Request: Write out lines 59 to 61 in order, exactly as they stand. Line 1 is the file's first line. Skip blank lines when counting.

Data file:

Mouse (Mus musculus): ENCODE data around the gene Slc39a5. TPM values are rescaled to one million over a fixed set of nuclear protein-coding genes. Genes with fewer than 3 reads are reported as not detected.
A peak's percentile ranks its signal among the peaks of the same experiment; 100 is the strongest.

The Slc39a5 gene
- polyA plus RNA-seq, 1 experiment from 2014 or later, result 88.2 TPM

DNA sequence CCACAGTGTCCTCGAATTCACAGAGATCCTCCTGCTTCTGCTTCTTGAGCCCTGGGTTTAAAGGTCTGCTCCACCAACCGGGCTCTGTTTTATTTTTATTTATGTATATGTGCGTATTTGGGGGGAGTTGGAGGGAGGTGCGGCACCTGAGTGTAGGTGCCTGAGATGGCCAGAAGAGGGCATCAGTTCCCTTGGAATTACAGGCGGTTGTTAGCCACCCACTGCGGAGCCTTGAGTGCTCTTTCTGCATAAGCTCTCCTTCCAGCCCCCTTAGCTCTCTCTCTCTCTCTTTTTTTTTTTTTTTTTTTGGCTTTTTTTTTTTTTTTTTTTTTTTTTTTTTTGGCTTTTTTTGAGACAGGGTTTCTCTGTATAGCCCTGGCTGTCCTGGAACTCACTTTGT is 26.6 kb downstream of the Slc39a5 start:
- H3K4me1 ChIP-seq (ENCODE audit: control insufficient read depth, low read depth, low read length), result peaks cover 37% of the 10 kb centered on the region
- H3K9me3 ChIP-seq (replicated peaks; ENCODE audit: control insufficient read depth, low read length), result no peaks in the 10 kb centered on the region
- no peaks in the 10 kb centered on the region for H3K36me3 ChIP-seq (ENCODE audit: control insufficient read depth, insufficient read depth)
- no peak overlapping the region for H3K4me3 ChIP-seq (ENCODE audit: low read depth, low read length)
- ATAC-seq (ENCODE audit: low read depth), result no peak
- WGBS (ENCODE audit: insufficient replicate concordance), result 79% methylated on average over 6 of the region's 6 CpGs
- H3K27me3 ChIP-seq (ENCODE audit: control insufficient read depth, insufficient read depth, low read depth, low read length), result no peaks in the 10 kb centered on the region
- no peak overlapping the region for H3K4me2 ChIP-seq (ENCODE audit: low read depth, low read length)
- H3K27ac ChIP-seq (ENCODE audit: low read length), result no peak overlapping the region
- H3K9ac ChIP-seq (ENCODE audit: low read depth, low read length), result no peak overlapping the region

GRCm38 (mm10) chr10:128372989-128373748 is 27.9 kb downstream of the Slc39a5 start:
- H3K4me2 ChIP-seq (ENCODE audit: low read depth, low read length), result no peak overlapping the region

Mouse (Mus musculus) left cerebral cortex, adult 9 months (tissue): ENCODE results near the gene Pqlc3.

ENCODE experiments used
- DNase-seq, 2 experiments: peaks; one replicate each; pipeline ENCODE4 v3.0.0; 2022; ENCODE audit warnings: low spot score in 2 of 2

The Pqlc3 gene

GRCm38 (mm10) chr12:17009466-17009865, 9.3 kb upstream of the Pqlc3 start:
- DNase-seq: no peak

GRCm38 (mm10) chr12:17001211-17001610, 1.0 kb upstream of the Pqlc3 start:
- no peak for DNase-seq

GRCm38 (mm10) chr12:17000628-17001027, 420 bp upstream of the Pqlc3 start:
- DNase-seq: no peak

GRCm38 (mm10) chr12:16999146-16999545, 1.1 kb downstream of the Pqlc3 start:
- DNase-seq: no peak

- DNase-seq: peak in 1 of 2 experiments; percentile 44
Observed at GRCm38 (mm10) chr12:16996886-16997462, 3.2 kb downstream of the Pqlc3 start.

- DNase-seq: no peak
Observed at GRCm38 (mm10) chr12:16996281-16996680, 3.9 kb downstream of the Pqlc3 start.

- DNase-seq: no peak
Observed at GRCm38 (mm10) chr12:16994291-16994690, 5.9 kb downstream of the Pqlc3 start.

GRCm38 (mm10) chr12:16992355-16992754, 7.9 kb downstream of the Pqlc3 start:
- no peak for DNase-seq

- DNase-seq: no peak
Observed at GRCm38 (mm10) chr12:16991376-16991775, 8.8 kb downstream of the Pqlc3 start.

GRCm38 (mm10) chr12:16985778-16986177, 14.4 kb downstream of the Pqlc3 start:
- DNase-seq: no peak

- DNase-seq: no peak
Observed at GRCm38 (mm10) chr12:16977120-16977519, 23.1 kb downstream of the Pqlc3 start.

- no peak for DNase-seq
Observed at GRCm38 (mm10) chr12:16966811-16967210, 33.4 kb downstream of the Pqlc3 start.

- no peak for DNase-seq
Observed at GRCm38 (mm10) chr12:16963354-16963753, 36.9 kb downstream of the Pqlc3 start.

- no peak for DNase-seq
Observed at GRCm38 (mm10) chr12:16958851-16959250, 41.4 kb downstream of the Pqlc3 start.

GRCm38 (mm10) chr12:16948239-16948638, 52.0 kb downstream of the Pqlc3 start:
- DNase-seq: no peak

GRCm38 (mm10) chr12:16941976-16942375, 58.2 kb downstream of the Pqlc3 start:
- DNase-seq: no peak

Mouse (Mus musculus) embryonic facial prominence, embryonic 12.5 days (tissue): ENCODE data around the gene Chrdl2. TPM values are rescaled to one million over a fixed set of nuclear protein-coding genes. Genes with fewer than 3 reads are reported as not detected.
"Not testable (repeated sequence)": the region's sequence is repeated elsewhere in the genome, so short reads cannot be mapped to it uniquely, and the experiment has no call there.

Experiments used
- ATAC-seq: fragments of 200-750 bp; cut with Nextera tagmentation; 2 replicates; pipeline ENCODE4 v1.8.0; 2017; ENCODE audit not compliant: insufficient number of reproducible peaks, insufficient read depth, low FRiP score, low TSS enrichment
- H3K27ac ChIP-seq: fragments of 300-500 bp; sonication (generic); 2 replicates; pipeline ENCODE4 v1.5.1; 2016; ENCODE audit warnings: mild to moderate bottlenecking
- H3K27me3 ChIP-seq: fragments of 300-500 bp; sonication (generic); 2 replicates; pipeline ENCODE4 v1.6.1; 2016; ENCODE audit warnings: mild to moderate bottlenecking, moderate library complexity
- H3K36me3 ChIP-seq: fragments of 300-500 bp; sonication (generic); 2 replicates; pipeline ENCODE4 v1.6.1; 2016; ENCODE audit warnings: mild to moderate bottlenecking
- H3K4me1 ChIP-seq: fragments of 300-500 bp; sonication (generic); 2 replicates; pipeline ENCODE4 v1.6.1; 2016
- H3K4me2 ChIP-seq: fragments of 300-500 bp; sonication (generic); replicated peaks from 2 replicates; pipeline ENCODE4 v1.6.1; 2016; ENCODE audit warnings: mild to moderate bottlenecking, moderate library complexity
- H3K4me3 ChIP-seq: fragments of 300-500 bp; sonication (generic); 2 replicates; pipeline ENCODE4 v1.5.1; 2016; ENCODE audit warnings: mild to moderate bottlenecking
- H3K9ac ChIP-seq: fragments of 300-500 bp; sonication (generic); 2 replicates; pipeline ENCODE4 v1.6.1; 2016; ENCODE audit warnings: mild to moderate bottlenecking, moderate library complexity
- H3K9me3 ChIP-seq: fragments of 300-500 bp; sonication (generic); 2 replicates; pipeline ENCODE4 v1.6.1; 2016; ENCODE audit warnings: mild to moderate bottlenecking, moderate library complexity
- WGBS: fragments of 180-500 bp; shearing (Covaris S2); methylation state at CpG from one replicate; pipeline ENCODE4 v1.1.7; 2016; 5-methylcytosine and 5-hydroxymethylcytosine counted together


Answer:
- H3K27me3 ChIP-seq: fragments of 300-500 bp; sonication (generic); 2 replicates; pipeline ENCODE4 v1.6.1; 2016; ENCODE audit warnings: mild to moderate bottlenecking, moderate library complexity
- H3K36me3 ChIP-seq: fragments of 300-500 bp; sonication (generic); 2 replicates; pipeline ENCODE4 v1.6.1; 2016; ENCODE audit warnings: mild to moderate bottlenecking
- H3K4me1 ChIP-seq: fragments of 300-500 bp; sonication (generic); 2 replicates; pipeline ENCODE4 v1.6.1; 2016